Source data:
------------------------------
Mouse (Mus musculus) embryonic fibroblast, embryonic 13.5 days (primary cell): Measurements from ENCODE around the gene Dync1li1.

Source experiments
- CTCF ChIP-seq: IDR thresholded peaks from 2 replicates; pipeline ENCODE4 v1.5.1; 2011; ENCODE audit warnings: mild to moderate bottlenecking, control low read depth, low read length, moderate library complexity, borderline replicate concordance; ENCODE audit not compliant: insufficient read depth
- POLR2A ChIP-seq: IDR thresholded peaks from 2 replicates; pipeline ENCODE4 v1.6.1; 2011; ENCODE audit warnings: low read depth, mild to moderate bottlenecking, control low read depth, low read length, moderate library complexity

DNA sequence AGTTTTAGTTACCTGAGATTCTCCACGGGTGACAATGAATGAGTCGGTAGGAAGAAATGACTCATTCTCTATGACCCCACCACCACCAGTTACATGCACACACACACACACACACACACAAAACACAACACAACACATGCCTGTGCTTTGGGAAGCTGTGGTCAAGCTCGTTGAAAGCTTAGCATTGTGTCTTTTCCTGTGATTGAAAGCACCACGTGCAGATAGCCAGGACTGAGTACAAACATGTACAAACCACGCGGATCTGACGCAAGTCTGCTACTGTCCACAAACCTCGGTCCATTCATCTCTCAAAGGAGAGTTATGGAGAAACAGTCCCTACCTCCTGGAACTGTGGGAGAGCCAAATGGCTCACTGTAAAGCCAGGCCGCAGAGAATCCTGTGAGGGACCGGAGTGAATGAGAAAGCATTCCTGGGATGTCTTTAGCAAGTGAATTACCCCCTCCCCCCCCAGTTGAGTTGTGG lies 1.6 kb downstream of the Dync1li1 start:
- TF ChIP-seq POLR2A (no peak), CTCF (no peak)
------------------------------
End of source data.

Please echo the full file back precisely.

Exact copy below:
Mouse (Mus musculus) embryonic fibroblast, embryonic 13.5 days (primary cell): Measurements from ENCODE around the gene Dync1li1.

Source experiments
- CTCF ChIP-seq: IDR thresholded peaks from 2 replicates; pipeline ENCODE4 v1.5.1; 2011; ENCODE audit warnings: mild to moderate bottlenecking, control low read depth, low read length, moderate library complexity, borderline replicate concordance; ENCODE audit not compliant: insufficient read depth
- POLR2A ChIP-seq: IDR thresholded peaks from 2 replicates; pipeline ENCODE4 v1.6.1; 2011; ENCODE audit warnings: low read depth, mild to moderate bottlenecking, control low read depth, low read length, moderate library complexity

DNA sequence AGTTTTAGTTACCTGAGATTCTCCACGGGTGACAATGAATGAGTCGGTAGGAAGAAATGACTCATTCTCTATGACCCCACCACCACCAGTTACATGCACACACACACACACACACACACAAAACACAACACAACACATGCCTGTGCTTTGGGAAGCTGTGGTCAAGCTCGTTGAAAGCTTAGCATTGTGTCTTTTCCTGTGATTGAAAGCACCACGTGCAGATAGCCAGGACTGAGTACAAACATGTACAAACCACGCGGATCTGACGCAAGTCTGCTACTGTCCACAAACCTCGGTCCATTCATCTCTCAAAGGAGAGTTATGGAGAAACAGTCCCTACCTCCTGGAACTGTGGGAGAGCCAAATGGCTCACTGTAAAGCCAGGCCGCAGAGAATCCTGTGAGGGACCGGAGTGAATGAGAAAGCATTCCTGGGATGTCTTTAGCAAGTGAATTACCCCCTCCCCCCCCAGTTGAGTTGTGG lies 1.6 kb downstream of the Dync1li1 start:
- TF ChIP-seq POLR2A (no peak), CTCF (no peak)